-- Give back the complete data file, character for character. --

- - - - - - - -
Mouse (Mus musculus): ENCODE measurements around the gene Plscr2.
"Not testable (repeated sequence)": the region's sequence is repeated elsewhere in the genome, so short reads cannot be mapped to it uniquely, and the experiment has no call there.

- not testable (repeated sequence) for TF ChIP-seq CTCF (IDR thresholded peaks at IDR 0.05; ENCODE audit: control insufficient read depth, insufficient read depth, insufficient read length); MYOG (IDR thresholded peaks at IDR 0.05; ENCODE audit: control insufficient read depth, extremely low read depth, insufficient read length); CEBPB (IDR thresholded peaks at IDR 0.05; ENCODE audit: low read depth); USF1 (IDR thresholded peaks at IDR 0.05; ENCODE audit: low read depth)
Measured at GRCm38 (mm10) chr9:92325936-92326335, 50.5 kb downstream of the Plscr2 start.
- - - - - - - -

Mouse (Mus musculus): ENCODE measurements around the gene Plscr2.
"Not testable (repeated sequence)": the region's sequence is repeated elsewhere in the genome, so short reads cannot be mapped to it uniquely, and the experiment has no call there.

- not testable (repeated sequence) for TF ChIP-seq CTCF (IDR thresholded peaks at IDR 0.05; ENCODE audit: control insufficient read depth, insufficient read depth, insufficient read length); MYOG (IDR thresholded peaks at IDR 0.05; ENCODE audit: control insufficient read depth, extremely low read depth, insufficient read length); CEBPB (IDR thresholded peaks at IDR 0.05; ENCODE audit: low read depth); USF1 (IDR thresholded peaks at IDR 0.05; ENCODE audit: low read depth)
Measured at GRCm38 (mm10) chr9:92325936-92326335, 50.5 kb downstream of the Plscr2 start.